Guest post: Breakfast With Fred Leadership Institute
Let’s consider your going into a family business where you are not one of the family. It can be very comfortable, secure, and also very, very frustrating. If you choose to operate as “one of the family,” it can be pleasant. However, remember the advantages always go to family members first.
If the patriarch who built the business is still active, he generally plans for a son or close relative to carry on when he lets go – if he ever does. No one ever says he has to retire. A friend of mine grew very dissatisfied by working in a family business. Promises were made to him that he would be the next President when the founder retired. It didn’t happen. He spent years counting on that assumption. By the time a change and he wasn’t given the leadership, he was too old to go out and begin again. Consequently, he ended up very frustrated yet very competent.
Another challenge is the family member who is raised with privileges in the business which are not earned, but inherited. This creates an unfair, and certainly unequal, chance for promotions. The other threat is getting cross-wise with members of the extended family. This does not just apply to active members, but all those who feel “deserving” of a voice in decisions. And in-laws can create problems, as well.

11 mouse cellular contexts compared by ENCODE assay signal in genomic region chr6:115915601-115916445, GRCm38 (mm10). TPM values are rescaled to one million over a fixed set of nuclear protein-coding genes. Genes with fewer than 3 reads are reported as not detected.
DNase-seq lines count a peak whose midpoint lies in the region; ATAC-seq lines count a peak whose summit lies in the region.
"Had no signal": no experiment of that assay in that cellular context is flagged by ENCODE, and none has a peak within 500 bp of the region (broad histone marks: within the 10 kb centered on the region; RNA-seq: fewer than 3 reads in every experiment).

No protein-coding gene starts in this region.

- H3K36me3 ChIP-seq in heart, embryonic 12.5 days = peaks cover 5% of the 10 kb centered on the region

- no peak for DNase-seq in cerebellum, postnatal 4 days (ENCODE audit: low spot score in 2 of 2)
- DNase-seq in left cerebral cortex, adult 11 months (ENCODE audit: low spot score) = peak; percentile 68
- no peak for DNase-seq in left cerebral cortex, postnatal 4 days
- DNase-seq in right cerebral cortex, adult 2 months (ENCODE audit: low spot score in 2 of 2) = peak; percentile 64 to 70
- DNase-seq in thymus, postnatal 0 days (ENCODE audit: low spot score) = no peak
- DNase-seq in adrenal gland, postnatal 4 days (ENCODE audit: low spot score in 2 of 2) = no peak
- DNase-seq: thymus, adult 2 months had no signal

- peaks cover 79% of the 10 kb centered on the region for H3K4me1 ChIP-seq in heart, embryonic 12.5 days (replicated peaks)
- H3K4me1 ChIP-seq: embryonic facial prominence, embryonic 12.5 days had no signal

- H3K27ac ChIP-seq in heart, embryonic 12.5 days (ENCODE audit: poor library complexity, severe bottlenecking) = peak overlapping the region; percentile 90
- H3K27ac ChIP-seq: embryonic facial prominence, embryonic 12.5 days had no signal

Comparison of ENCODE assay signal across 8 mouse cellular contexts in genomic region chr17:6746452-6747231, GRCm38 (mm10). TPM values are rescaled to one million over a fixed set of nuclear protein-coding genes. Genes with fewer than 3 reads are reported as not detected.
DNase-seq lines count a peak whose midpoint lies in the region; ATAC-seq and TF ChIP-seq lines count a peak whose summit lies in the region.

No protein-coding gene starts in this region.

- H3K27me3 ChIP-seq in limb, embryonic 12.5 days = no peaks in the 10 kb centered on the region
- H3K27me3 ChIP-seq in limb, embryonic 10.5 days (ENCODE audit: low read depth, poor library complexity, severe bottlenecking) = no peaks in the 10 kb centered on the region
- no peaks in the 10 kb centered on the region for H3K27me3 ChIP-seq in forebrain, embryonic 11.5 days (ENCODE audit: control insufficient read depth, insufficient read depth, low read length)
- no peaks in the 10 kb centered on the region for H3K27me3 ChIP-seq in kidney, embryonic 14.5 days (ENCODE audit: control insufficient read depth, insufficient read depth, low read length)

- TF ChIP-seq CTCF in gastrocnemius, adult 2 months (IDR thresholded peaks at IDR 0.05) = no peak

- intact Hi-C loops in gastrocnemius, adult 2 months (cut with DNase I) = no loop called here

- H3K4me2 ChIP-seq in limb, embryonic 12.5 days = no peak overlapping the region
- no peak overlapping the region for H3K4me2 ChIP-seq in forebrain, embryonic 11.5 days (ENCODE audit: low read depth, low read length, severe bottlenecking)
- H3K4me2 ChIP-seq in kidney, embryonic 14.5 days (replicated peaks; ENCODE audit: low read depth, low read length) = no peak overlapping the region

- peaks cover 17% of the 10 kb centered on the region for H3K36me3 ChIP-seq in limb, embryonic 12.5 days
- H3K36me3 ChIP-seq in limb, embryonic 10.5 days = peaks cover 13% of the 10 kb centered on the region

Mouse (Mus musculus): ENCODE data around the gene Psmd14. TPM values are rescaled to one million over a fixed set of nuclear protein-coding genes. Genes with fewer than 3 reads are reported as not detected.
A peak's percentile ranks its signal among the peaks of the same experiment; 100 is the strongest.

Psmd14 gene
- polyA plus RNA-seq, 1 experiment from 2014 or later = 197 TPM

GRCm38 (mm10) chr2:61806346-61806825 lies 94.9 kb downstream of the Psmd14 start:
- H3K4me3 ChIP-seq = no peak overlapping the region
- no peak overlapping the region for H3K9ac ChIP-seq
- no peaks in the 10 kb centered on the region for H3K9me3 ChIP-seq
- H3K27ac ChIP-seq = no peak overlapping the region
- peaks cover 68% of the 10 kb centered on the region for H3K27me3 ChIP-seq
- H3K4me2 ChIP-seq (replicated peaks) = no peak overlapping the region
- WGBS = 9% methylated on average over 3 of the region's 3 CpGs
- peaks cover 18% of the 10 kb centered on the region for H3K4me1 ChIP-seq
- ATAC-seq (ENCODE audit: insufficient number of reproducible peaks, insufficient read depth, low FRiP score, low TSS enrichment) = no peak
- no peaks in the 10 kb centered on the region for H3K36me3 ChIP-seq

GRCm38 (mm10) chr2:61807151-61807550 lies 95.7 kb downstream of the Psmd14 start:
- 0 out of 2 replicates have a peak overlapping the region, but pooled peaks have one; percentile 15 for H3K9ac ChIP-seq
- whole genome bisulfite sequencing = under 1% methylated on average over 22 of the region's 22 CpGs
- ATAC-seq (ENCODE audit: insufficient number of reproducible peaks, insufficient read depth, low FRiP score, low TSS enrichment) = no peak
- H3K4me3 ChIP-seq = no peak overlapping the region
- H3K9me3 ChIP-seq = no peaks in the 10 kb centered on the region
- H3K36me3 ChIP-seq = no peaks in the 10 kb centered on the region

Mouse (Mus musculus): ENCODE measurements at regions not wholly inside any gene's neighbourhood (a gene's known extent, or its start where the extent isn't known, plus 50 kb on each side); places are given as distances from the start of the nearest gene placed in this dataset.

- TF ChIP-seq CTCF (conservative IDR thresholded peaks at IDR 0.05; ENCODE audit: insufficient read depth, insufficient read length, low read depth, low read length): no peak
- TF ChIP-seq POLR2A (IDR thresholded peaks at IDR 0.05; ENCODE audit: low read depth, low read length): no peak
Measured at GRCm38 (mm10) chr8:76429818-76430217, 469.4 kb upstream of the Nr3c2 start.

I know I have sounded rather dire, but I want you to be realistic about these situations. Certainly, there are some excellent family-owned businesses which expand the leadership roles. These are very good places to work and grow.
A word: any promises or stock, equity positions, or leadership roles should be in writing. If you bring additional expertise which is not available within the family circle you can find a place to contribute and be rewarded. But be wise and protect yourself against the vagaries of family businesses.
This career path will take more patience than you expect. So, don’t go in without financial and emotional reserves. Do your research. Study the history, the board make-up, the mission statement, and the involvement of direct and indirect family members. Understand their expectations. And protect yourself against assumptions which can cause bad feelings and frustrations.
Think about: 1) What would I say to this college student about family businesses? 2) How could I counsel other young men and women about career choices? 3) How did I “find my path?”
Words of Wisdom: “But be wise and protect yourself against the vagaries of family business.”
Wisdom from the Word: “I will walk in the way of integrity. When will you come to me? I will conduct my business with integrity in the midst of my palace.” (Psalm 101:2 NET Bible)
To read more writings of Fred Smith go to www.breakfastwithfred.com